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Keychron Q Max review: The best keyboard gets better

Keychron Q3 Max heroImage: Michael Crider/Foundry

At a glance

Expert’s Rating


Tons of featuresExcellent typing Improved 2.4GHz wirelessEndless customization


No adjustable feetNo wrist rest

Our Verdict

With new wireless options and an improved typing feel, the Q Max series keeps Keychron ahead of its competitors for high-end keyboards.

Price When Reviewed


Best Prices Today: Keychron Q3 Max keyboard

RetailerPriceKeychron US$214View DealPrice comparison from over 24,000 stores worldwideProductPricePrice comparison from Backmarket

Keychron introduced its Q series in 2021. These premium keyboards used popular elements more commonly seen in boutique, limited-batch keyboards made by members of the mechanical community, like hot-swap switch sockets, gasket mounting, full aluminum bodies, and support for open-source programming tools like VIA. Keychron quickly rose to the top of recommendation lists (like ours!) and made about a million different models in different form factors, then gave ’em all Bluetooth with the Q Pro series.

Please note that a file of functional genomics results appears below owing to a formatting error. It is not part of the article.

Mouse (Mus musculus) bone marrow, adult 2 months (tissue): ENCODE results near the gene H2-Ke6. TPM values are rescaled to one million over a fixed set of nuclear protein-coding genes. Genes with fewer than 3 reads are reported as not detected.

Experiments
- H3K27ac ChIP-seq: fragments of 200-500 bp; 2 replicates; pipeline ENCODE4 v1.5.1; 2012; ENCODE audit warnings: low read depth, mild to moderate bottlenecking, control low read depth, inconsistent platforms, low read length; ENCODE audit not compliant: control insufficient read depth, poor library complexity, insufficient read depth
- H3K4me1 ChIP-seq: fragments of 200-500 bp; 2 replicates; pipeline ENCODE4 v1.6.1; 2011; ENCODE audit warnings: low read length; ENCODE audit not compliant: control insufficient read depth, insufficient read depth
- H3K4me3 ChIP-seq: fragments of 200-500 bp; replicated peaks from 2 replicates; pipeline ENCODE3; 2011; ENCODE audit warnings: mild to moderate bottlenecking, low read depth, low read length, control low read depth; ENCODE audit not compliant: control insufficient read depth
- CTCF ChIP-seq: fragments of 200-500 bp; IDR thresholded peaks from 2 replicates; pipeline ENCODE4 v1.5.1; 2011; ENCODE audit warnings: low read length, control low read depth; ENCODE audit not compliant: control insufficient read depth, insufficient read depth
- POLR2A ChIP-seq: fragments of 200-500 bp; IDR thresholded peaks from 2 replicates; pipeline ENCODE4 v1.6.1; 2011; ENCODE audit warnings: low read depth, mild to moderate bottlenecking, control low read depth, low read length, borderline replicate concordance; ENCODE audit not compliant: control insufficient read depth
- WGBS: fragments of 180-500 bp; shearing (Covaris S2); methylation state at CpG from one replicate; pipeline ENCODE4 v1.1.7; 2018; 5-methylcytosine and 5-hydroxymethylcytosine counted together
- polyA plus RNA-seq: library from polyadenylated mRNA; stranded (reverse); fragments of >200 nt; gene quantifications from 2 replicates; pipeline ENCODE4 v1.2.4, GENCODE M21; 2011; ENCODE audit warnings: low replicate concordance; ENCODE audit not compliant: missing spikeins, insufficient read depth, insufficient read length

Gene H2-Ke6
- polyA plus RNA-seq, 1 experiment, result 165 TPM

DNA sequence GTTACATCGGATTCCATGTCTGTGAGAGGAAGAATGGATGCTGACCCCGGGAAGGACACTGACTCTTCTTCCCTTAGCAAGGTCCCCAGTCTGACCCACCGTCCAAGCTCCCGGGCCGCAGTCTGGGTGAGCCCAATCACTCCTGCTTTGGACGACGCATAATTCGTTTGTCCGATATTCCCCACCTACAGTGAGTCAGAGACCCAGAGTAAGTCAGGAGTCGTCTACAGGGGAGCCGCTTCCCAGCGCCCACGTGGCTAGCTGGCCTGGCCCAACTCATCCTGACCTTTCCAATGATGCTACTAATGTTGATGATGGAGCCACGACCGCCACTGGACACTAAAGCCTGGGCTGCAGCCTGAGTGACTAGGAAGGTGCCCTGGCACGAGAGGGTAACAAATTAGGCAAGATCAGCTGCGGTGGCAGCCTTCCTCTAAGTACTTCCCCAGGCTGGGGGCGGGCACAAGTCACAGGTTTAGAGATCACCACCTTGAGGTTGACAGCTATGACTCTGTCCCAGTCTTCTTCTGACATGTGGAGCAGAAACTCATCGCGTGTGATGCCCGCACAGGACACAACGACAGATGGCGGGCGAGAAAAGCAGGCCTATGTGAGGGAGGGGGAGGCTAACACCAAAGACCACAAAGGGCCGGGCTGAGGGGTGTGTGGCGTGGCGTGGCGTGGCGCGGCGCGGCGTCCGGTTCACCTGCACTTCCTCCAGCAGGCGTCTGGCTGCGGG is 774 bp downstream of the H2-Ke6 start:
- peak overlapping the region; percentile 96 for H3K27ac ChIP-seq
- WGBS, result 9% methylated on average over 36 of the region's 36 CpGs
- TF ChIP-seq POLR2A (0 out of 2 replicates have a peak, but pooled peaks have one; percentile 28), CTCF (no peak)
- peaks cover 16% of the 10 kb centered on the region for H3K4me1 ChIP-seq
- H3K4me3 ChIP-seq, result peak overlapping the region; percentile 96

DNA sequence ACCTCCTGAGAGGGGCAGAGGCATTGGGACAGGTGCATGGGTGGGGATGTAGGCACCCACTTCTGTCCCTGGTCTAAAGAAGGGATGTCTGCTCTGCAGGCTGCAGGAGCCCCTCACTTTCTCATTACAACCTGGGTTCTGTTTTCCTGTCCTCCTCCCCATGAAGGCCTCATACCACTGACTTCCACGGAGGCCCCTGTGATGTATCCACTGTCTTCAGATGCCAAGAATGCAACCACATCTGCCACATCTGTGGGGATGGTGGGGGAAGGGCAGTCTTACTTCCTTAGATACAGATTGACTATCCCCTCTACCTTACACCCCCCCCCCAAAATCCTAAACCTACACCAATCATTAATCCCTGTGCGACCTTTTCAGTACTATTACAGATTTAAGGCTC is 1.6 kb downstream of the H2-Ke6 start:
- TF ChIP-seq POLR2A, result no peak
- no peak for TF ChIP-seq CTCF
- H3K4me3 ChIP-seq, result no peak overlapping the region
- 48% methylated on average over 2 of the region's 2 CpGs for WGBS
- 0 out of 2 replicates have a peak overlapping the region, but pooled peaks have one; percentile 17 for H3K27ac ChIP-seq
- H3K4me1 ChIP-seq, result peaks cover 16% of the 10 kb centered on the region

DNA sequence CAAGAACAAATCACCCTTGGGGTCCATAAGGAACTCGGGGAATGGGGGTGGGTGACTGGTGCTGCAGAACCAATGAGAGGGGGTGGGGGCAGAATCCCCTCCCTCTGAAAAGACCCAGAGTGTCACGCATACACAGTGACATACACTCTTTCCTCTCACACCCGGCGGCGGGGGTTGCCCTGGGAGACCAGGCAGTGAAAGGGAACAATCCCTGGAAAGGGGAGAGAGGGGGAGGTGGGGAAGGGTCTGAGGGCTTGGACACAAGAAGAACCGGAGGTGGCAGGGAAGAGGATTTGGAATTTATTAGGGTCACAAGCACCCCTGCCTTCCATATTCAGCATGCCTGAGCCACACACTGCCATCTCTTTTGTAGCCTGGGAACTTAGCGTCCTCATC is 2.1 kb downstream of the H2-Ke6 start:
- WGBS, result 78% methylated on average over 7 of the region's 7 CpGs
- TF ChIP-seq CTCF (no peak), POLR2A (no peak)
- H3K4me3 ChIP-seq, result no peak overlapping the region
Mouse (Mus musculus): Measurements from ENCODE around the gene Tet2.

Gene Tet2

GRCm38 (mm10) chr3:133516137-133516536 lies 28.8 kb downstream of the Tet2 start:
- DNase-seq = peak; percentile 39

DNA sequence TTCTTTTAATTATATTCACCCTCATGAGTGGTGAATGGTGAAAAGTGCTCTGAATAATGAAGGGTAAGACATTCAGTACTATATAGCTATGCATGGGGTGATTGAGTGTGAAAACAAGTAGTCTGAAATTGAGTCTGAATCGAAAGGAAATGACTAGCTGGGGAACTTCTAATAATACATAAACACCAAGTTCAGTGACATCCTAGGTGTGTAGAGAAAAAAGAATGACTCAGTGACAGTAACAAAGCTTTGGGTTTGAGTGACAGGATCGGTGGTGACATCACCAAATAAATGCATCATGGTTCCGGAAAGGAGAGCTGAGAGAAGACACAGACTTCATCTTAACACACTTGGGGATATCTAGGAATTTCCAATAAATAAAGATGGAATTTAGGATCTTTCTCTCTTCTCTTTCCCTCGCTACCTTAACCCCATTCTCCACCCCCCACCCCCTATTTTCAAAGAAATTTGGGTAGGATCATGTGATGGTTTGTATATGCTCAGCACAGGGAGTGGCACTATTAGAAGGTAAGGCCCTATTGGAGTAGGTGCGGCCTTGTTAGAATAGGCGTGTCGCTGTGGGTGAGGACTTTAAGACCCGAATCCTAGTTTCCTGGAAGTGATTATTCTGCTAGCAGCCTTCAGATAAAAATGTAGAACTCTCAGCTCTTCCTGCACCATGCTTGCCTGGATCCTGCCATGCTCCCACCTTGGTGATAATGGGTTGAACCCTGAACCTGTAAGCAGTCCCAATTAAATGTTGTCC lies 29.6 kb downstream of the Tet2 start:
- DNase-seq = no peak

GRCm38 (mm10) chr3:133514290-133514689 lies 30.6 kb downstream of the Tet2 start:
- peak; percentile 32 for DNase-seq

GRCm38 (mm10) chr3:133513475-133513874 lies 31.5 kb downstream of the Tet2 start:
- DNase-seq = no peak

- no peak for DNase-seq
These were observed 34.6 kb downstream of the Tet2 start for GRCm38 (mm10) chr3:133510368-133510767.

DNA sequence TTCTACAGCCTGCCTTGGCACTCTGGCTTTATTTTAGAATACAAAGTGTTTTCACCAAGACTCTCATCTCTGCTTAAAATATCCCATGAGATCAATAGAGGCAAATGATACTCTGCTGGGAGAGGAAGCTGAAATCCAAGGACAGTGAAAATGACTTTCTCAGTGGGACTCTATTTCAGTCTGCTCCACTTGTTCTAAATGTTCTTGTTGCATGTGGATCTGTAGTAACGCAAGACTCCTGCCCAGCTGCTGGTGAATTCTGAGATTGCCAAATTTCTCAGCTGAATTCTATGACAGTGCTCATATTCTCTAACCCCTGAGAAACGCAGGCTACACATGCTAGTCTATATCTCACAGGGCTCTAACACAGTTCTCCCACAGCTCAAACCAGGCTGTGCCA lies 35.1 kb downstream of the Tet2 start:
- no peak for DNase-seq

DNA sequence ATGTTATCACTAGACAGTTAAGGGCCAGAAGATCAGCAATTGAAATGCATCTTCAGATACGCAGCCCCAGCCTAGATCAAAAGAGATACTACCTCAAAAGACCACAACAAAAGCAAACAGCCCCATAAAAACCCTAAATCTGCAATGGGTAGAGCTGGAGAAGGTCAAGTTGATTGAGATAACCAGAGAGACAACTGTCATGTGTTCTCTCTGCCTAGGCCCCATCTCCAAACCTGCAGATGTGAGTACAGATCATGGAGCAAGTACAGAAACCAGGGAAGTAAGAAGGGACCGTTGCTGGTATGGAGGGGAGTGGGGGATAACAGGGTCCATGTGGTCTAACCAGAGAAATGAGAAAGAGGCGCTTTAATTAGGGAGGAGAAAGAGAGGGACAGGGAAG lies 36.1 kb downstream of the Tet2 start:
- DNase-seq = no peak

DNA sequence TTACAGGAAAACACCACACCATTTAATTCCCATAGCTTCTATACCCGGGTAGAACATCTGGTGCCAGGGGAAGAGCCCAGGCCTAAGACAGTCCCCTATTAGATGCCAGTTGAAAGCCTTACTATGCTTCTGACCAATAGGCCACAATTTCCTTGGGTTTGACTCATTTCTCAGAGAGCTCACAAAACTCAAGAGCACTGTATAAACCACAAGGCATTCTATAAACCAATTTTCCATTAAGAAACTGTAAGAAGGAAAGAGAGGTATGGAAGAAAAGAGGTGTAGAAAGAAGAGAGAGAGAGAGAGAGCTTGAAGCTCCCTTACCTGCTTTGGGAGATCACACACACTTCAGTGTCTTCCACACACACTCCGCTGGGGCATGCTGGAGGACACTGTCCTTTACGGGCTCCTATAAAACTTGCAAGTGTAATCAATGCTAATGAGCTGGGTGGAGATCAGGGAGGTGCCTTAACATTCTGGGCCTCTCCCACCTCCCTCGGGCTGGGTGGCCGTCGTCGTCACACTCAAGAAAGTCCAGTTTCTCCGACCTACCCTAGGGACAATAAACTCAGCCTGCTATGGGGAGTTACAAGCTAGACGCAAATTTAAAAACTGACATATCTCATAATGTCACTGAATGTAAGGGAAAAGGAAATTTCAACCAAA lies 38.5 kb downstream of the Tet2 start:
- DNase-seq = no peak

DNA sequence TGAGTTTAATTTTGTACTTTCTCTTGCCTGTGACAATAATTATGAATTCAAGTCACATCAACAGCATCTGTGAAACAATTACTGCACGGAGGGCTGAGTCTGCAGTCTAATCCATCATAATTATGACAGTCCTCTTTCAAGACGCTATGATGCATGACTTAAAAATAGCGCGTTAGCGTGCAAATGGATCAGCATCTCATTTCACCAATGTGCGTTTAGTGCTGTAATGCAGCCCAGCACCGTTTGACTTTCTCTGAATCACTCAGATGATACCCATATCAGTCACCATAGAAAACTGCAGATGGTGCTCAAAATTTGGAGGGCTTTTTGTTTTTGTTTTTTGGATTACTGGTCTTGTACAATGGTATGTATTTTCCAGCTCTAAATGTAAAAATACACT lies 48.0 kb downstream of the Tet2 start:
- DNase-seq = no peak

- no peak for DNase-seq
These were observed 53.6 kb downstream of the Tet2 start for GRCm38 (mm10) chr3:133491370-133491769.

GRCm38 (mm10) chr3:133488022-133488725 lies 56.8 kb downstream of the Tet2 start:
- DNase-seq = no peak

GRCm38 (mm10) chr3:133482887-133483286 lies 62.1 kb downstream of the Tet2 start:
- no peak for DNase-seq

So what’s left to do? Not a whole lot, frankly — I still recommend Keychron Q boards to just about anyone who wants a premium design. But Keychron just keeps iterating, and the latest addition to its top-of-the-line series is dual-mode wireless. Frequently seen in high-end conventional keyboards from companies like Logitech, this system allows a direct USB dongle connection over the 2.4GHz band, or triple-device Bluetooth. Of course you can always just plug in a USB-C cable if you want to skip wireless or you need a quick recharge.

Michael Crider/Foundry